The new financial year has brought with it several key government policy changes which have impacted areas including pension and carer payments, cost of medicines, tax, superannuation, and property.
So what are the key changes and how might you be affected?
Cost of living & the Low and Middle Income Tax Offset
This is the last year taxpayers can make use of the Low and Middle Income Tax Offset (LMITO), which will cease at the end of this financial year (30 June 2023). In it’s final year, it has been increased by a one-off $420 ‘cost of living tax offset’.
For those who are employed in the workforce, the proportion of wages your employer must contribute to your superannuation has increased from 10% to 10.5% and will continue to increase by half a percent per year until it reaches the final target of 12% by 2025.
While many employers will pass this on as an increase to your pay, there are some employers who may choose to cover the additional costs by deducting this from your take home pay instead.
The rules vary, depending on whether you are paid a salary plus super or a total package including super – so if you see your pay has been reduced, check your contract and get in touch with the Fair Work Commission.
Downsizing and super
As of 1 July, if you are over 60 and are downsizing, you may be able to contribute up to $300,000 from the proceeds of the sale (or part-sale) of your primary residence into your superannuation fund.
Previously, this scheme was only open to people aged 65 years and older.
There are two conditions attached to this scheme:
The home must be based in Australia and owned by you or your spouse for at least 10 years. The disposal must also be exempt or partially exempt from the capital gains tax.
You haven’t previously contributed proceeds from downsizing to your super from the sale of another home or part-sale of your current home.
Learn more about the scheme via the ATO website.
If you’re thinking about downsizing, the new National Seniors Downsizing Calculator can help you get a better idea of how much it will cost and how much you could potentially contribute to your super.
Home Equity Access Scheme
The Home Equity Access Scheme (formerly known as the Pension Loans Scheme) is a government scheme which allows homeowners to draw on the equity in their home to boost their income.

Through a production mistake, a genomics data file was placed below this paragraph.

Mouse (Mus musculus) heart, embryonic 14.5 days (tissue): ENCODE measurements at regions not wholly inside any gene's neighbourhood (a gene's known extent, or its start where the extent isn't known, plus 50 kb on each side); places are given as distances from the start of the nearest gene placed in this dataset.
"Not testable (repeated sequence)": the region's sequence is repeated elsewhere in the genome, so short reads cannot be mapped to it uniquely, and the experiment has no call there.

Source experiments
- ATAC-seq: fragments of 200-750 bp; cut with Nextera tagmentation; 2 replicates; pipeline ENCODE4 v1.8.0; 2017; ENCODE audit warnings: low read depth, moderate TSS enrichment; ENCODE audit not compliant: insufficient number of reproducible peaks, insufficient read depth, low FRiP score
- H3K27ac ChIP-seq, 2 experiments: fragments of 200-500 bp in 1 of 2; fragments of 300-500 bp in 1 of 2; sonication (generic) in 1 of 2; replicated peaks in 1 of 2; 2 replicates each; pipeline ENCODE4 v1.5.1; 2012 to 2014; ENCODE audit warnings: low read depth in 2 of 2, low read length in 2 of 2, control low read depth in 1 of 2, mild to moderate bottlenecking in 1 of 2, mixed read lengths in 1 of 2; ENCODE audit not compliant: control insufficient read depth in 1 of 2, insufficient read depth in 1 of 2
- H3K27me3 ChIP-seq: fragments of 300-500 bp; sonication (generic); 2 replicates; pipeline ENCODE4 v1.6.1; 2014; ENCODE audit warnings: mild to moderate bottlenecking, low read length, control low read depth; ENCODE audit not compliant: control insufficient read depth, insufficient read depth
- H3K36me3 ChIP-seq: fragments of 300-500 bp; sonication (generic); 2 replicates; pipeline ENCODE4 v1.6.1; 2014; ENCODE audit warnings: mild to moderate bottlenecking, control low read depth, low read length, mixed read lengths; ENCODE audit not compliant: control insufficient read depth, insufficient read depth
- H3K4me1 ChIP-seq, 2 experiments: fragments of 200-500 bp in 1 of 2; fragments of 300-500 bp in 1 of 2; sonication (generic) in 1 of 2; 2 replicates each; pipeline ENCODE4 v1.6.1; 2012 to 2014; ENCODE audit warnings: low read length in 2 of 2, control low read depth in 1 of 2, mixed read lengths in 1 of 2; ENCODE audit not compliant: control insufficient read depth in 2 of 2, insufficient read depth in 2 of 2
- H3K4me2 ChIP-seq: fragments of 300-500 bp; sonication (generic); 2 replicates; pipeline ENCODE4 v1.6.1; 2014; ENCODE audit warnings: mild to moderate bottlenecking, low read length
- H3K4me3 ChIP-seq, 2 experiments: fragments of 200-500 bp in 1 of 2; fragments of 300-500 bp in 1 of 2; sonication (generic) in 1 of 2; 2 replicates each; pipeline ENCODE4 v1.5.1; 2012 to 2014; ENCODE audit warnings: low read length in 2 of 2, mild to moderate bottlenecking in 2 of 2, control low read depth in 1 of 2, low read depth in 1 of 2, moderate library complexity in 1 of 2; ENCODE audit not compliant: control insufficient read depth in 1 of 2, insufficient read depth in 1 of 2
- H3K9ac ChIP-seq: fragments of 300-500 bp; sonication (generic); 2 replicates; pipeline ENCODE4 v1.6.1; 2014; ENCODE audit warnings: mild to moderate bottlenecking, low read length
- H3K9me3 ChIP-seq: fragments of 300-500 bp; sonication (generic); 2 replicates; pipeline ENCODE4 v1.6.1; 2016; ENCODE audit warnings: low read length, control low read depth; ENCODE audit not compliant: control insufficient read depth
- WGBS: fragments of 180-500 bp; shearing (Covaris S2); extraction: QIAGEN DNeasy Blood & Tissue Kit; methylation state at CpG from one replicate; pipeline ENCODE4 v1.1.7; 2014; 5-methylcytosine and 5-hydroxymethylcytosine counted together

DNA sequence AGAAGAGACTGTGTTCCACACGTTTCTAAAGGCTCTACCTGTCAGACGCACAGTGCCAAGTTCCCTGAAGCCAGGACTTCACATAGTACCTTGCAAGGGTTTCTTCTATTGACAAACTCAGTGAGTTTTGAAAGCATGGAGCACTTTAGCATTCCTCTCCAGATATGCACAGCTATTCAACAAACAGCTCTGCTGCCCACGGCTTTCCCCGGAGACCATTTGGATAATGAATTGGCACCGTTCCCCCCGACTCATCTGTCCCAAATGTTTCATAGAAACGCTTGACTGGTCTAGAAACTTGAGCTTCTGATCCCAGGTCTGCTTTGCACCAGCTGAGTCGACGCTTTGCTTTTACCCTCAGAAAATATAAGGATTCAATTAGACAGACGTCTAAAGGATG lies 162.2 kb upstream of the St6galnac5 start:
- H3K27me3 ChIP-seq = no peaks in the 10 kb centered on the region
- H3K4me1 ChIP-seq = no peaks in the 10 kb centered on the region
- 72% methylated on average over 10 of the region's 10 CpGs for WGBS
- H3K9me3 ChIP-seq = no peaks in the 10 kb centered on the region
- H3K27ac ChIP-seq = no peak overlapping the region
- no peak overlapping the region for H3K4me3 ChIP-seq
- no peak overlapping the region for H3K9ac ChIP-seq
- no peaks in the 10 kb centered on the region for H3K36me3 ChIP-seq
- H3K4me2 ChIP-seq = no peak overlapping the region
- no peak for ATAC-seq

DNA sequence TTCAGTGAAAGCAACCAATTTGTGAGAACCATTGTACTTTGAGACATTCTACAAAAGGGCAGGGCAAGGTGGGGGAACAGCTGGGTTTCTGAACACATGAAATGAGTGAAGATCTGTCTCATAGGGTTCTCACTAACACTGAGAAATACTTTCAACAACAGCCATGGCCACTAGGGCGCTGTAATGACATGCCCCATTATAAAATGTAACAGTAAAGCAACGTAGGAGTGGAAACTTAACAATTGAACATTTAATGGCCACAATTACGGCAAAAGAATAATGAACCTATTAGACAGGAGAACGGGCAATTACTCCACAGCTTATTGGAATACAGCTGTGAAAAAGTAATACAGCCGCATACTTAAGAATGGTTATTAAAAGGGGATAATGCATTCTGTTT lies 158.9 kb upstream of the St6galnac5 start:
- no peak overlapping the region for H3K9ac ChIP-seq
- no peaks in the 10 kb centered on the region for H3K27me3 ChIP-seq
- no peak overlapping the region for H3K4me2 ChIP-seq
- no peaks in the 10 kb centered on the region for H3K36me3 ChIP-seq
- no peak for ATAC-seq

Nationals Seniors pushed hard for changes to this scheme over the past few years and a result, the scheme has been rebranded as the Home Equity Access Scheme with a lower interest rate of 3.95% in January 2022.
Two additional changes have now come into effect as of 1 July 2022:
Those taking part in the scheme can now get an advance payment of the loan if they need a lump, which may reduce the fortnightly loan payments for the next 26 fortnights.
A new no negative equity guarantee has also been introduced for scheme recipients, which means they won’t have to repay more than the equity in the property when repaying the loan.
Pharmaceutical & loan benefits
The Pharmaceutical Benefit Scheme (PBS) Safety Net thresholds have been lowered for concession card holders and non-concessional patients as of 1 July 2022:
Concession card holders: The threshold is now $244.80 (down from $326.40). Once the threshold is reached, they will not have to pay anything for PBS medicines for the remainder of the calendar year.
Non-concessional patients: The threshold has been lowered to $1,457.10. Once the threshold is reached, they will only pay the concessional co-payment of $6.80 for PBS medicines for the remainder of the calendar year.
If you combine your family's PBS amounts, you may be able to reach the threshold sooner. Learn more here.
Pension & Carer payment threshold changes
As of 1 July, one million pensioners and carers will benefit from annual increases in the areas, limits, and deeming thresholds that are free from means testing. This increases the amount of income or assets somebody on the Age Pension, Disability Support Pension or Carer Payment can earn or have before their payment is affected.
The assets test threshold used to determine when you lose the pension has increased by:
$9,500 for a single homeowner
$14,000 for a homeowning couple
$17,500 for a single non-homeowner
$22,000 for a non-homeowning couple.
Deeming rate thresholds used to determine your deemed income from your assets have also increased. Assets up to the threshold attract the lower deeming rate of 0.25% and any above the threshold are deemed to earn a higher 2.25%. As of 1 July 2022, the deeming threshold for a single pensioner is now $56,400 (up from $53,600) and for couples the threshold is $93,600 (up from $89,000).
More details on the new payment rates and thresholds are available on the Department of Social Services website.